There’s zero tolerance for corruption within EU institutions. The Communication outlines the ethical, integrity and transparency rules preventing corruption within these institutions. This framework should not only be rigorously and consistently applied, but also continually updated.

II. Stronger rules to fight corruption

‘The Commission proposes a new Directive to combat corruption, modernising the existing EU anti-corruption legal framework by:

A. Preventing corruption and fostering integrity

– Elevating corruption awareness through information campaigns, research and educational programmes to mitigate corruption risks and offences.

– Ensuring the public sector meets the highest standards by requiring Member States to enact effective rules for public access to relevant information, managing conflicts of interest in the public sector, verifying public officials’ assets, and regulating private-public sector interaction.

– Establishing specialised anti-corruption bodies and providing sufficient resources and training for authorities tasked with preventing and combating corruption.

B. One legal act encompassing all corruption offences and sanctions

– Standardising definitions of criminal offences, prosecuted as corruption, to include not only bribery, but also misappropriation, influence trading, function abuse, and obstruction of justice and illicit enrichment related to corruption offences. The proposal mandates all offences under the United Nations Convention against Corruption under EU law and merges public and private sector corruption.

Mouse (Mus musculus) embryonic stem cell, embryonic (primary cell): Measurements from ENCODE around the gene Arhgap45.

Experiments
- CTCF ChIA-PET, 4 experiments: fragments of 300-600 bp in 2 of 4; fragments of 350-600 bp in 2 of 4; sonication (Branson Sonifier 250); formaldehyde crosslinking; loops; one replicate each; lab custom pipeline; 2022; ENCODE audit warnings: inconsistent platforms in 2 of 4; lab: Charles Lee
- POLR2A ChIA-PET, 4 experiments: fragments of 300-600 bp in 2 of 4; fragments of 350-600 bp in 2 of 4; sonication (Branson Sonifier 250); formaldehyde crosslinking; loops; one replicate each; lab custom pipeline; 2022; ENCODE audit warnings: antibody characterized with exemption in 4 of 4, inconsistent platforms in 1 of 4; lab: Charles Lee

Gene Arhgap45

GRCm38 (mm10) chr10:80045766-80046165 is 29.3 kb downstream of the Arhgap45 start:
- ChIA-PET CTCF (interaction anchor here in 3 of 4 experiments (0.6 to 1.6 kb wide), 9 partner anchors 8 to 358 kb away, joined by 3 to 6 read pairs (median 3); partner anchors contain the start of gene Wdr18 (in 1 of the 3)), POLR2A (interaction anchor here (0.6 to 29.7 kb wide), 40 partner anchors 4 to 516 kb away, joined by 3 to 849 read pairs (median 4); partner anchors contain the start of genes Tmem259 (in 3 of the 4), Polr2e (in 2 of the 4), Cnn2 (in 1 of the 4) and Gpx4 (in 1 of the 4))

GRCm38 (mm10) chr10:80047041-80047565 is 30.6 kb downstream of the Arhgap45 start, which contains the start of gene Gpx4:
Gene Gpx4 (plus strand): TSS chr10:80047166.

– Elevates the severity of criminal sanctions for both natural and legal entities and harmonises aggravating and mitigating factors.

C. Guaranteeing effective investigations and prosecution of corruption

– Investigative tools: Member States must equip law enforcement and prosecutors with suitable tools to combat corruption.

– Immunity or privileges: Member States must ensure that privileges and immunity can be lifted amid corruption investigations via a legally pre-established, effective and transparent process, promptly.

– Introducing baseline rules on the statute of limitation to secure adequate time for bringing corruption offences to justice.

III. Enhancing the CFSP sanctions toolkit to address serious corruption acts

EU sanctions aid in realising pivotal CSFP goals, such as maintaining peace, reinforcing international security, and supporting democracy, international law and human rights. Today’s proposal from the High Representative, endorsed by the Commission, enables the EU to tackle severe acts of corruption globally, regardless of location. It supplements and strengthens EU’s internal and external anti-corruption mechanisms, demonstrating the EU’s resolve to utilise any tools, including CFSP sanctions, to combat corruption.

Next Steps